Literature is dead, long live literature

Screen Shot 2015-03-17 at 11.08.23

Flash fiction is nothing new. Ernest Hemmingway is rumoured to have taken part in a bet that said he couldn’t write a short story that could make people cry in six words or less. For Sale. Baby shoes. Never worn, is what he wrote and those six words made him $10 richer – not to mention an unwitting early adopter of Twit-fic, or Twitterature.

Modern technology has not just changed the way we see the world, but what we want from it. Social platforms mix short, snappy personal updates with news headlines, celebrity gossip and slick brand campaigns – the result is eclectic, open-ended and immediate, where news about your friend’s recent holiday appears right next to news about the latest election. So what does this mean for literature?

For one, if we’re saturated with information that hits us at break-neck speed in only 140 characters or less, it follows that we’ll want at least some of our fiction and poetry to reflect such brevity and accessibility. There’s been a #Twitterfiction festival since 2012, and it’s become an international success, with tweeters adopting the hashtag to broadcast their super-short stories all year round. #Twitterfiction was created under the premise that “the platform is a powerful tool for more than sharing news and telling the realities of everyday life. It’s a place where fiction lives”. The platform’s amalgamation of news, pop culture, friends, family and think pieces makes it a real-time hub for our life experiences, and rather than dismissing #Twitterature as a facet of low culture, the literary community is embracing it as a force to be reckoned with.

Pulitzer Prize-winning novelist Jennifer Egan is one such prolific writer experimenting with online creative writing. Although no stranger to digital experimentation – her 2010 novel ‘A Visit From The Goon Squad’ includes an entire chapter told via a PowerPoint presentation – she’s recently began to look to social media itself as a place to publish work. Her spy thriller short story ‘Black Box’ was originally published in 2012 as a series of tweets scheduled an hour apart, and rather than creating something clunky or forced, she managed to achieve a formal triumph, where every word used really did count. Instead of limiting what can be said, sites like Twitter have the ability to make each word written, each grammatical construction used and the very minute of publication count in a sea of mass media.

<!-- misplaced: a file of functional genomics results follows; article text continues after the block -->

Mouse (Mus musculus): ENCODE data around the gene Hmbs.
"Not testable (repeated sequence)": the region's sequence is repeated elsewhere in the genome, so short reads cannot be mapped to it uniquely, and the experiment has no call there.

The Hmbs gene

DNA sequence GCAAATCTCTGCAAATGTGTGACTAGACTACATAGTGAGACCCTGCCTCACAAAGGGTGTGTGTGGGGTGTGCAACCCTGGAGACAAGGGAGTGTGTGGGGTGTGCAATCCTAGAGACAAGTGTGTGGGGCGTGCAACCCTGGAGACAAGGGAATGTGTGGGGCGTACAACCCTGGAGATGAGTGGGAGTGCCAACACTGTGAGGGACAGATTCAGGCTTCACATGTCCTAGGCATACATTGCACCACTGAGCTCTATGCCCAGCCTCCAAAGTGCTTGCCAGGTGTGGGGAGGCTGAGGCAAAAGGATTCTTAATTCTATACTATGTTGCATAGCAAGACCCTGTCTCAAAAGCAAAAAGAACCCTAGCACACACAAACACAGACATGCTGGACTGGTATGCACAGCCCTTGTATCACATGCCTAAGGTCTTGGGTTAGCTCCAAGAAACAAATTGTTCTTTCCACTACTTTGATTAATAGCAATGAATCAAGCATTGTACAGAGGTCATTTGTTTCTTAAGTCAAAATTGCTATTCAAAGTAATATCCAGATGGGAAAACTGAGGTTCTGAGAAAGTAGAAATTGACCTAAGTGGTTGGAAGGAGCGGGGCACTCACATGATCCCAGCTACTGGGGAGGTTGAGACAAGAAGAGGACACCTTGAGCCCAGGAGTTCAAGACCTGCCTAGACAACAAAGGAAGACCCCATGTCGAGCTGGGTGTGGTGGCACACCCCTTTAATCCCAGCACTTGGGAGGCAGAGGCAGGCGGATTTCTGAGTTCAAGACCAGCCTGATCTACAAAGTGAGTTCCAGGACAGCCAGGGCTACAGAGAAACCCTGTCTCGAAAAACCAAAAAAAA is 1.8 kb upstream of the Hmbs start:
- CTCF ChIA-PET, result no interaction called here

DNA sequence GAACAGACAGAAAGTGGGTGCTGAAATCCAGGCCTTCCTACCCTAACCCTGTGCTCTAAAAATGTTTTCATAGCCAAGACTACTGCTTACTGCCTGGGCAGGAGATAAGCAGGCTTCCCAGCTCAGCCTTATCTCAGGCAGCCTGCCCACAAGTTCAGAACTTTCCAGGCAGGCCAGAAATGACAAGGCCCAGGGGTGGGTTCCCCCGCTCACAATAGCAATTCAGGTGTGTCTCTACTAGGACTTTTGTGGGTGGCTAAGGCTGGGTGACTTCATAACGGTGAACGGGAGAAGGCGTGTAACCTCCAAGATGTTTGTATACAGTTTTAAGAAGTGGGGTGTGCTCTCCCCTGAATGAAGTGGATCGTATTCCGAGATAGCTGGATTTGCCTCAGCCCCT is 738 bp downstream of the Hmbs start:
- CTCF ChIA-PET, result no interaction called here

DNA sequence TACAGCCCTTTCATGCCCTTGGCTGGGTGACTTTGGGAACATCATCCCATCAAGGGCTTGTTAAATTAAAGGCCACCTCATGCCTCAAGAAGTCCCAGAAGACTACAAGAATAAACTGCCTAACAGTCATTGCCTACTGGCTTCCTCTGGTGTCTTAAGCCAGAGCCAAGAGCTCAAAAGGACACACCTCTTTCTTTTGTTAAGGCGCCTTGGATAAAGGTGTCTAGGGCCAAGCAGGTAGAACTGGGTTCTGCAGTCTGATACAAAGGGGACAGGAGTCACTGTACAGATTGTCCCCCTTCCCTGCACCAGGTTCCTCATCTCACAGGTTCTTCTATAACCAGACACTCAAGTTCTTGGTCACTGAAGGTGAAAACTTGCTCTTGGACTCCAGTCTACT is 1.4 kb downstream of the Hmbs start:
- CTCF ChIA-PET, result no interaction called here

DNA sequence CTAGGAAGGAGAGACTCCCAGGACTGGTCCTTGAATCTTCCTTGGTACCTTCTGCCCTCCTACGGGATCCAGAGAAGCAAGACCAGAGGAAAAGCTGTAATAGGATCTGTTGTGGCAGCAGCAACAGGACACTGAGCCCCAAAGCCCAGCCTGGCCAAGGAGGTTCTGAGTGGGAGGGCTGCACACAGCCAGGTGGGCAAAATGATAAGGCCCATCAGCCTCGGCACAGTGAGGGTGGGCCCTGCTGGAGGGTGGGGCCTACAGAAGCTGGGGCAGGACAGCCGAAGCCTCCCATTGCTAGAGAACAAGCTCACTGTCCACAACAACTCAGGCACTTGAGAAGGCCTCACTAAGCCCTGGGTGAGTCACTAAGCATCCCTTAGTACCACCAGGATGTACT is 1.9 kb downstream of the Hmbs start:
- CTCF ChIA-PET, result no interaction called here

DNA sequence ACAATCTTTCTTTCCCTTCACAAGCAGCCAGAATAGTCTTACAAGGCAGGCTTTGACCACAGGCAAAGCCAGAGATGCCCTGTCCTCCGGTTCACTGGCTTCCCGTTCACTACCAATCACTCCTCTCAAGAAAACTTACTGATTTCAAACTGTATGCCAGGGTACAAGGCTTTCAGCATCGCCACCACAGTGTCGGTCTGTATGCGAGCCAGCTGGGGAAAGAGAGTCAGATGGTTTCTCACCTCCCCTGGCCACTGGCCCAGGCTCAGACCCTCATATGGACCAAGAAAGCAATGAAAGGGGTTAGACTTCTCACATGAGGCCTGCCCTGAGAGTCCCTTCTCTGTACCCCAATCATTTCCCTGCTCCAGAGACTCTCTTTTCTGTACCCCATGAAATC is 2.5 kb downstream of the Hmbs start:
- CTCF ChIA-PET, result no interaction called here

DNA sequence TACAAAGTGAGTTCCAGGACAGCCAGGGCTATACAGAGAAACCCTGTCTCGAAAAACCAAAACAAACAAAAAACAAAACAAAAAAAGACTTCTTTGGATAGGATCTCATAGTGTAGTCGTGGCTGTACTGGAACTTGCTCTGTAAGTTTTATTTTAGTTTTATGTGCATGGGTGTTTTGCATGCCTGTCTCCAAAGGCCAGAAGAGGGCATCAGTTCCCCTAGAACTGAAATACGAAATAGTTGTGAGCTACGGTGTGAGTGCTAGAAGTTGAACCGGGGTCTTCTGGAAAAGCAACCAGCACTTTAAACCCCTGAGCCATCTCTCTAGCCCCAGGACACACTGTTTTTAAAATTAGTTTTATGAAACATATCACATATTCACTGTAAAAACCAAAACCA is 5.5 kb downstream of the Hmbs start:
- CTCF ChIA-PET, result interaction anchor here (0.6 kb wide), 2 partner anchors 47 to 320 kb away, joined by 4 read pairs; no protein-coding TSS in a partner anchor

But it’s not only the method of telling a story that is changing but the content itself. Contemporary fiction and poetry, a huge volume of which finds its voice on the internet, tends to be instantly emotive and more concerned with statement than grammar. ‘Alt Lit’ – a contemporary literary movement inspired by internet culture – is often peppered with deliberate spelling mistakes and typological or grammatical errors and uses an array of media from texts to tweets to Tumblr posts.

The work of one twenty-something poet from the Alt Lit scene, Mira Gonzalez, relies on strikingly simple everyday observations of a 21st century world mixed with sweeping and soul-searching statements wrapped in short, simply punctuated sentences – not too different from the kind of content seen in an average Twitter feed.

In ‘TODAY MY ALARM WENT OFF AT 12:20PM’ (capitals intended), Gonzalez gives a list of the things she did that day – “I felt slightly anxious about nothing particular / I walked downstairs and poured coffee into a jar / I asked a person on the internet if I should take drugs” – before asking “what is the difference between being an independent person and being a person who is accepting of loneliness”, minus the question mark. Her popular Twitter account (@miragonz) mimics her poetry with its brutally honest, melodramatic and satirically funny style. Whether you think this kind of writing is the product of overdramatic millennials in the midst of quarter life crises or not, you can’t deny the media we communicate has had an effect on the literature we produce.

And the technology of the iPhone generation isn’t just helping to inspire and generate the literature being produced but is appearing in the work itself. Author Tao Lin has written a poem called ‘May 18 2014 / iPhone tweets I’m abandoning’. It starts: ‘the next 3-6 days I’m going to try to do what some/most (?) large magazines/websites seem to have started doing in the past : tweet the same thing repeatedly’. His style is distinctly similar to note-taking where lists, quick observations and punctuation that reflects thought process rather than grammatical accuracy can not only be seen as an innovation in literature, but a reflection on how we see the world today.

Long-form, traditionally published novels still carry huge value and popularity, of course, but literature is inevitably a reflection of the culture that creates it, so even the greatest print purists should take note. ‘Low’ internet culture and ‘high’ literary endeavour are already mixing, morphing and innovating, behind millions of screens, right now. 

Key accounts to follow

@TWfictionfest
Follow for updates on the upcoming 2015 festival

@TwitterBooks
For author Q&As, competitions and all things books, follow Twitter’s official account dedicated to books.

@VeryShortStory
Short stories of the micro kind, in 140 characters or less

@MiraGonz
Mira Gonzalez’ tweets are 140 character snippets that any twenty-something with a predisposition to an existential crisis can relate to. She’s funny too.

@Tao_Lin
Tao Lin, one of Alt Lit’s stars, tweets – although intermittently – here.

 Words: Rachel Michaella Finn

Share This

Share this post with your friends!

Subscribers are automatically entered into our fashion cupboard giveaway, with one winner every month! No spam, just our curated monthly PHOENIX newletter to keep you up to date.

All signed up!